On a recent afternoon in New York, a cadre of young fashion bloggers, including Bryan Boy and Leandra Medine, was invited to tea with Mr. Valentino at the breathtaking, art-filled penthouse of his longtime business partner, Giancarlo Giammetti. The festive occasion was the publication of Valentino: At the Emperor's Table, a glamorous opus on entertaining in style, out this week from Assouline.
Guests were given three easy-to-follow instructions: Arrive at 4 p.m. sharp, forgo denim, and address the man of honor solely as "Mr. Valentino," rather than the more casual "Valentino." After a few quick sips of tea and bites of madeleines, the pupils-in-luxury took their seats in the living room, where André Leon Talley (who wrote the book's introduction) and Mr. Valentino shared anecdotes and wisdom on how to host an unforgettable party. Below, some choice nuggets.
1. Mr. Valentino loves beautiful things.
No shock there — the man has devoted his entire life to making gowns and more for the world's most beautiful, elegant women — but to hear him describe his place settings (which used to belong to the Empress Catherine II of Russia) was a glimpse into the depth of his obsession. Leon Talley swore up and down that this was not pomposity, but merely the natural evolution of a pure aesthetic, built from the ground up in Paris when Mr. Valentino was in his 20s. He did all of this only for the pleasure of "his own eyes."
2. Mr. Valentino had his own silverware as a child.
The origin of this story was never explained, but it seemed significant. We should all go get our children a set of their own silverware so that they will have that story to tell when they get older. Mystery is very alluring.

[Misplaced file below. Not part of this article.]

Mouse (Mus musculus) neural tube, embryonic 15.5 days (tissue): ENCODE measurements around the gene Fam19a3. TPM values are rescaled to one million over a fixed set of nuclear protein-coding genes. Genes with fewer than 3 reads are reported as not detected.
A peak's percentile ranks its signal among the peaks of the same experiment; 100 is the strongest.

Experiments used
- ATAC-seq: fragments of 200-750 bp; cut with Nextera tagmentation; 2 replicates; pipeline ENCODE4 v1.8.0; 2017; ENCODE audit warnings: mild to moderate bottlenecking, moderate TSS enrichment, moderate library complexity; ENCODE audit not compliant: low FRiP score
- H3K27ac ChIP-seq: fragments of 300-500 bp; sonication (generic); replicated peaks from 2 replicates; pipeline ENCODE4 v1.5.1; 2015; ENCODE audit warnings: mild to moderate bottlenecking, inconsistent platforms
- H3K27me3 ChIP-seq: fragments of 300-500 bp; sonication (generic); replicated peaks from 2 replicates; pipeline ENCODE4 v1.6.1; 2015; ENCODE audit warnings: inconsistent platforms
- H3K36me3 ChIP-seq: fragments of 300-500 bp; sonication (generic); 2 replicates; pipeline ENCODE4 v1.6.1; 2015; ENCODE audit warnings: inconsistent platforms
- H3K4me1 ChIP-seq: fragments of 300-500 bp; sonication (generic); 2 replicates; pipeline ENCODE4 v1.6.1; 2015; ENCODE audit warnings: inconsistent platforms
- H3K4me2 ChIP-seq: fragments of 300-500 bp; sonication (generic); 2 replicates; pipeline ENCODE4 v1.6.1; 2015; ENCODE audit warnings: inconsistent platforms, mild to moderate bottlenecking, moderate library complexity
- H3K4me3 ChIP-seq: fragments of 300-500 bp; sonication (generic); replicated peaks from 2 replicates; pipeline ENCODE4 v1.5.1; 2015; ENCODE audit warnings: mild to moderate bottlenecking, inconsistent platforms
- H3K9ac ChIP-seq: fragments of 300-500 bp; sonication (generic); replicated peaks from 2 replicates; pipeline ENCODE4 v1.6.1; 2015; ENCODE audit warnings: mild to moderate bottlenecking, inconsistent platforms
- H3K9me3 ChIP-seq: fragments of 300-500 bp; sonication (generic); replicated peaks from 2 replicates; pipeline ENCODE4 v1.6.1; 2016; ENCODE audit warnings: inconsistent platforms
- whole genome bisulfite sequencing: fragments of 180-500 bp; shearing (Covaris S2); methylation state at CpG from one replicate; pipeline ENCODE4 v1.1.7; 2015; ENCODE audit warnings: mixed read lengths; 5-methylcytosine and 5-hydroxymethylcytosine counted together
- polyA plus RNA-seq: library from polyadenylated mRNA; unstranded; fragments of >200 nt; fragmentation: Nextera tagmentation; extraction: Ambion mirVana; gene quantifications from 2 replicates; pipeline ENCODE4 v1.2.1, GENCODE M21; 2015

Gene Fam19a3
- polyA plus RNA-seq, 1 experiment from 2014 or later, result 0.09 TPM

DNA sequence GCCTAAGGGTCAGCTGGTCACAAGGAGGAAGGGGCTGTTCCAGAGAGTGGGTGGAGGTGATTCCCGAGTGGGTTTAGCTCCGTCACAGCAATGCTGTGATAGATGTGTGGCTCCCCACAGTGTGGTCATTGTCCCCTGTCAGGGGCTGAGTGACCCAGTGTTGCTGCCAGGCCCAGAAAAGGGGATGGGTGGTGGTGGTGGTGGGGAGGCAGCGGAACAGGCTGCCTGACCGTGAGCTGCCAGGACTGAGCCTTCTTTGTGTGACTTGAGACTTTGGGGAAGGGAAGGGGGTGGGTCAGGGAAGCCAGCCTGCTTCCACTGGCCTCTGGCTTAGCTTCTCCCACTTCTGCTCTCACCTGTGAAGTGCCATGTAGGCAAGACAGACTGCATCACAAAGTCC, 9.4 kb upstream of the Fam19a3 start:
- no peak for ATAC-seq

3. Mr. Valentino never entertains informally.
Even when dining alone, or with a few close friends, Mr. Valentino dines with fine china, crisp linens, and, presumably, a massive staff. Which beats eating cereal for dinner while standing barefoot in the kitchen.
4. Mr. Valentino does not eat red meat.
"After a certain age, it is bad to eat things like sugar, red meat, and pasta late at night." But pasta late at night is our favorite!
5. Mr. Valentino was very afraid of being judged as a show-off when the book came out.
But he got over it, because he has never wanted to show off. He just loves his beautiful things.
6. Mr. Valentino goes to all this trouble knowing that most people will not appreciate it.
Even at a dinner party for 20, only about 5 of the people who attend will truly appreciate the work that went into the event. But you invite the rest of them anyway. (Even Elizabeth Taylor, who once thought she lost an earring and made the whole dinner party get down on the floor to look for it.) And sometimes you blow them away. According to Leon Talley, when Kim and Kanye came for their prenuptial luncheon, the couple "had never seen such luxury." Luckily, the whole Kardashian Klan had gone to the boutique the day before and outfitted themselves in head-to-toe Valentino.
7. Mr. Valentino will not tolerate yelling at his dinner parties.
That is a dumb American tradition. And the British too: "They love hear themselves speak."
8. Mr. Valentino is very clear on seating charts.
Seat the oldest person ("especially if she is a lady") at your right, then seat the rest of the guests in order of "importance." Never sit a husband and wife next to each other. Or even at the same table, if possible. That is also a silly American tradition.
9. Mr. Valentino approaches setting a table the same way he thinks of couture.
Layers, colors, flowers. He likes china against a color tablecloth that is, preferably, a shade of dusty pink, pale blue, or jade green. There will be "underskirts" under those tablecloths, all the way to the floor. Two women are employed to iron them.
10. Mr. Valentino does not bring a gift when he comes to dinner.
But suggests sending flowers the next morning. "I never know where to put things when people bring them to me."
11. Mr. Valentino will serve you Corn Flakes.
But only on his yacht and only if you ask.
12. Mr. Valentino has never eaten an NYC hot dog.
"No. No." We're guessing, then, that rules out serving pigs in a blanket. So much to learn.